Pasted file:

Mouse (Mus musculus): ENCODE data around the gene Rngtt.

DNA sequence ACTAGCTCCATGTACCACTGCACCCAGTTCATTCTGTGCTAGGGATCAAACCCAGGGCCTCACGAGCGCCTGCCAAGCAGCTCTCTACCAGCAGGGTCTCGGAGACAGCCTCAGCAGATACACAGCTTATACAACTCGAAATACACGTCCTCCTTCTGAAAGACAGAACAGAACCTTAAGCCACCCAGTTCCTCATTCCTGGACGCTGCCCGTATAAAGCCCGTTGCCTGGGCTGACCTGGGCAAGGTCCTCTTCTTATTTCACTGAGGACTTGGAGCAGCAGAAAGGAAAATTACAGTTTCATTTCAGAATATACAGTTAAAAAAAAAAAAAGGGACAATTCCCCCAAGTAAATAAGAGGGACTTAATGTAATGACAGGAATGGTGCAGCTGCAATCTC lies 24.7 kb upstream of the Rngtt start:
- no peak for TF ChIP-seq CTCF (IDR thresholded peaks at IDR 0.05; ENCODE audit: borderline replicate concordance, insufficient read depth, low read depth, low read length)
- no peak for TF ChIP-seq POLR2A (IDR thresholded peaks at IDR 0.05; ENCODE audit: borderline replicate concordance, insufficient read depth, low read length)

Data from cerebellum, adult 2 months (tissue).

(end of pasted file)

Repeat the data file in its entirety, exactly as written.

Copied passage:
Mouse (Mus musculus): ENCODE data around the gene Rngtt.

DNA sequence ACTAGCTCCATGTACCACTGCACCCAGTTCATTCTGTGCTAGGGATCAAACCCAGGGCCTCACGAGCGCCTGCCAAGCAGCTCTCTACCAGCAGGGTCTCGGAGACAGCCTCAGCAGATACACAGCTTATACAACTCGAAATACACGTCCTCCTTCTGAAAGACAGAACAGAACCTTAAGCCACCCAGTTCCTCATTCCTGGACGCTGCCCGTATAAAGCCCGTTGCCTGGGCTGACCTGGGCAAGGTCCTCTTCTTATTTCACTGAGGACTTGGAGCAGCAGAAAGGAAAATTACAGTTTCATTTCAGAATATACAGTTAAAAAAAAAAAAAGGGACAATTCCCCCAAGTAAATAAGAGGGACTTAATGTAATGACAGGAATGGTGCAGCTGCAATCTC lies 24.7 kb upstream of the Rngtt start:
- no peak for TF ChIP-seq CTCF (IDR thresholded peaks at IDR 0.05; ENCODE audit: borderline replicate concordance, insufficient read depth, low read depth, low read length)
- no peak for TF ChIP-seq POLR2A (IDR thresholded peaks at IDR 0.05; ENCODE audit: borderline replicate concordance, insufficient read depth, low read length)

Data from cerebellum, adult 2 months (tissue).